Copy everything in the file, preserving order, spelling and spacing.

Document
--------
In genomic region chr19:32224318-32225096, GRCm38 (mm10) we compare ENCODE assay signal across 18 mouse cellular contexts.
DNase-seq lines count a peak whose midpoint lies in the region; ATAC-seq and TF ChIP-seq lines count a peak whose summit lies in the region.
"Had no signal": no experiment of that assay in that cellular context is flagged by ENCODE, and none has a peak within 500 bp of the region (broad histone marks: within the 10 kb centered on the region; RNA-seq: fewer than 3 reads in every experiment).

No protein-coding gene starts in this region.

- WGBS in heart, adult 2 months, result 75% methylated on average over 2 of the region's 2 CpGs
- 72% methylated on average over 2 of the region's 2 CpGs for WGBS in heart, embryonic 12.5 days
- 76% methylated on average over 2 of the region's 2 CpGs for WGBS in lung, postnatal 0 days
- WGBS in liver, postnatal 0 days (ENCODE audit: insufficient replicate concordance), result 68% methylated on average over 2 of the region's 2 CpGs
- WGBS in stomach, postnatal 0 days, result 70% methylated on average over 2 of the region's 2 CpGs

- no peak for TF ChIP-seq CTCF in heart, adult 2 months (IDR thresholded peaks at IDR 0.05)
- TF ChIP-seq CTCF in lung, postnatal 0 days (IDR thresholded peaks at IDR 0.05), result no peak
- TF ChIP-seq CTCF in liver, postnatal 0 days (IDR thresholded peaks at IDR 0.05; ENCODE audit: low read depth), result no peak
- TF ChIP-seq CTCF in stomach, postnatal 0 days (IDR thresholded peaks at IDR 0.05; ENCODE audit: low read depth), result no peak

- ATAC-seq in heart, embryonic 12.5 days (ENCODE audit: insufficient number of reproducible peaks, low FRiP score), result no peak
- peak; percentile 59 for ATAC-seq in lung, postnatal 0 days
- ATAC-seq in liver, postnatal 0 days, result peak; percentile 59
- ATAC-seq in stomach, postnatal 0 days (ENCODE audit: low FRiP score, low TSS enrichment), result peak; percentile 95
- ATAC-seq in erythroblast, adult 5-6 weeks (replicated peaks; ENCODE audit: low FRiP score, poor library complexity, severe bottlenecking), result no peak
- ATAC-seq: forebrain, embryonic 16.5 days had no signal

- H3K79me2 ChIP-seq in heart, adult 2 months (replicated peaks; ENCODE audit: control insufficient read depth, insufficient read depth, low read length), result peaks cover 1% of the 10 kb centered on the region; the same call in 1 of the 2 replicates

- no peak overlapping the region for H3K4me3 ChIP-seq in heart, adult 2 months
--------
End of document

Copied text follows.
In genomic region chr19:32224318-32225096, GRCm38 (mm10) we compare ENCODE assay signal across 18 mouse cellular contexts.
DNase-seq lines count a peak whose midpoint lies in the region; ATAC-seq and TF ChIP-seq lines count a peak whose summit lies in the region.
"Had no signal": no experiment of that assay in that cellular context is flagged by ENCODE, and none has a peak within 500 bp of the region (broad histone marks: within the 10 kb centered on the region; RNA-seq: fewer than 3 reads in every experiment).

No protein-coding gene starts in this region.

- WGBS in heart, adult 2 months, result 75% methylated on average over 2 of the region's 2 CpGs
- 72% methylated on average over 2 of the region's 2 CpGs for WGBS in heart, embryonic 12.5 days
- 76% methylated on average over 2 of the region's 2 CpGs for WGBS in lung, postnatal 0 days
- WGBS in liver, postnatal 0 days (ENCODE audit: insufficient replicate concordance), result 68% methylated on average over 2 of the region's 2 CpGs
- WGBS in stomach, postnatal 0 days, result 70% methylated on average over 2 of the region's 2 CpGs

- no peak for TF ChIP-seq CTCF in heart, adult 2 months (IDR thresholded peaks at IDR 0.05)
- TF ChIP-seq CTCF in lung, postnatal 0 days (IDR thresholded peaks at IDR 0.05), result no peak
- TF ChIP-seq CTCF in liver, postnatal 0 days (IDR thresholded peaks at IDR 0.05; ENCODE audit: low read depth), result no peak
- TF ChIP-seq CTCF in stomach, postnatal 0 days (IDR thresholded peaks at IDR 0.05; ENCODE audit: low read depth), result no peak

- ATAC-seq in heart, embryonic 12.5 days (ENCODE audit: insufficient number of reproducible peaks, low FRiP score), result no peak
- peak; percentile 59 for ATAC-seq in lung, postnatal 0 days
- ATAC-seq in liver, postnatal 0 days, result peak; percentile 59
- ATAC-seq in stomach, postnatal 0 days (ENCODE audit: low FRiP score, low TSS enrichment), result peak; percentile 95
- ATAC-seq in erythroblast, adult 5-6 weeks (replicated peaks; ENCODE audit: low FRiP score, poor library complexity, severe bottlenecking), result no peak
- ATAC-seq: forebrain, embryonic 16.5 days had no signal

- H3K79me2 ChIP-seq in heart, adult 2 months (replicated peaks; ENCODE audit: control insufficient read depth, insufficient read depth, low read length), result peaks cover 1% of the 10 kb centered on the region; the same call in 1 of the 2 replicates

- no peak overlapping the region for H3K4me3 ChIP-seq in heart, adult 2 months